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READ ALL ABOUT IT: A bleak chapter in British newspaper history looks to be reaching an end after Britain’s three main political parties agreed in an 11th hour deal to set up an independent press regulator, rather than back a law that would potentially muzzle the press. The deal comes after the phone-hacking scandal that rocked the newspaper industry, and Rupert Murdoch’s News International in particular.
Had Monday’s deal not been reached, there was the risk that press regulation would be enshrined in a law, allowing future governments and politicians to curb newspapers’ liberties — and in particular their freedom to investigate stories. Instead, the new and independent press regulator will be created through what is known as a royal charter, a formal document granted by Queen Elizabeth.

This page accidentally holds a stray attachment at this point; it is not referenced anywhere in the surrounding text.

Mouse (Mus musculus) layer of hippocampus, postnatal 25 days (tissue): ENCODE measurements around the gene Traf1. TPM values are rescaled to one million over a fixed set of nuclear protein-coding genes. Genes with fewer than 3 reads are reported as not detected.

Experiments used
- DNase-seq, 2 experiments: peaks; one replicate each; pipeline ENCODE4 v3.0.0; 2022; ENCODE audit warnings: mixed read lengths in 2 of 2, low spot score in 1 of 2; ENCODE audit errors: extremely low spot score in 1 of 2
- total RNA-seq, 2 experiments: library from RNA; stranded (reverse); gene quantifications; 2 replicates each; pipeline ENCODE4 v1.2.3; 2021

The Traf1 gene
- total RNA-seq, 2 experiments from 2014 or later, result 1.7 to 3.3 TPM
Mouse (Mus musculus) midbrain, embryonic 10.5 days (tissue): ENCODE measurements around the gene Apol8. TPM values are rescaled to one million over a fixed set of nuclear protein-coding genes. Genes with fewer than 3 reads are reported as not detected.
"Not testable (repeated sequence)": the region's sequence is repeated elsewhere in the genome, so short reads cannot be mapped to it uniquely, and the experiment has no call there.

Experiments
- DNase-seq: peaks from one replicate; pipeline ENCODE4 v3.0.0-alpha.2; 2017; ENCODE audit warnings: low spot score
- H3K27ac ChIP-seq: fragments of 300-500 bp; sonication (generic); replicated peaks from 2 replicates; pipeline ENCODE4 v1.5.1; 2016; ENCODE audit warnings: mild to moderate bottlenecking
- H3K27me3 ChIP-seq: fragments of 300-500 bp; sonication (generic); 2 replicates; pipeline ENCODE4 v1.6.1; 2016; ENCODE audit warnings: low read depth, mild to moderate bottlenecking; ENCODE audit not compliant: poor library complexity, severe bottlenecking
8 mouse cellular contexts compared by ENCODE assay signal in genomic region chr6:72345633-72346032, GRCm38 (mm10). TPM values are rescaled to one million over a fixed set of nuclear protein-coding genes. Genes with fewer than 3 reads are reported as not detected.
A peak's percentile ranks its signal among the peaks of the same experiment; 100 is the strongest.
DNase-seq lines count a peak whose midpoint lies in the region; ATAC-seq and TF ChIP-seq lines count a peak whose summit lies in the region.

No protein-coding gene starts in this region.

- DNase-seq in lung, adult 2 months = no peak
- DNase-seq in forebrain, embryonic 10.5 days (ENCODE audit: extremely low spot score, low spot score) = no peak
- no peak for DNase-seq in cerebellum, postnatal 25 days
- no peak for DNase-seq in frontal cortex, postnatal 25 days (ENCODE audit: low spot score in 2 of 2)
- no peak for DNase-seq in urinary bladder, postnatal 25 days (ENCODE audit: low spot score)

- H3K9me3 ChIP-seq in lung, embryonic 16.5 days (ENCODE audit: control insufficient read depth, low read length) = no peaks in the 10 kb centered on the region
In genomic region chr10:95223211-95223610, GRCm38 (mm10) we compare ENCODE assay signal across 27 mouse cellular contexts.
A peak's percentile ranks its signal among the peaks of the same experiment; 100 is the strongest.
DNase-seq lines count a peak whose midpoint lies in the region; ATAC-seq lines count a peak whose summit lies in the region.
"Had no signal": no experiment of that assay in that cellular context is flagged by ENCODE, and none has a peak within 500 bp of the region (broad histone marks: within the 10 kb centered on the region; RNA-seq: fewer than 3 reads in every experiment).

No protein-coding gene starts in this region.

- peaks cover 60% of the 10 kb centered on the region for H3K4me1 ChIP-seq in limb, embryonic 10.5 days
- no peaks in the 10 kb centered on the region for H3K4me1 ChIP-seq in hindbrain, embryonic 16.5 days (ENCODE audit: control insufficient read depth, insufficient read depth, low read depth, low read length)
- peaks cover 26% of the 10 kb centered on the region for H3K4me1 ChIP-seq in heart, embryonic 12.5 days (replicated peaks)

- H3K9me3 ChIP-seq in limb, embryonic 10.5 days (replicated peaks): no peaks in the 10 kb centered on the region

“What we wanted to avoid, and we have avoided, is a press law,” British Prime Minister David Cameron told the BBC on Monday.
“Nowhere will it say…what the press can and can’t do. That, quite rightly, is being kept out of Parliament. [It is a] safeguard that says politicians can’t in future fiddle with this arrangement.”
Over the weekend, as the debates were still raging as to whether press regulation should become a press law, London mayor Boris Johnson wrote an article in The Telegraph online defending the press — including that which dwells in the gutter.
“Of course, not every businessperson or investor may personally relish the exuberance and ferocity of the British media,” he wrote. “They may not enjoy reading about their salaries, yachts and subterranean swimming pools. But they also know — or should rationally accept — that it is the very boldness of the British press, and its refusal to be bullied or cowed, that makes those deals risk-free and helps them create the wealth they enjoy. Like any strong detergent, the work of the British media may cause a certain smarting of the eyes. But if you want to keep clean the gutters of public life, you need a gutter press.”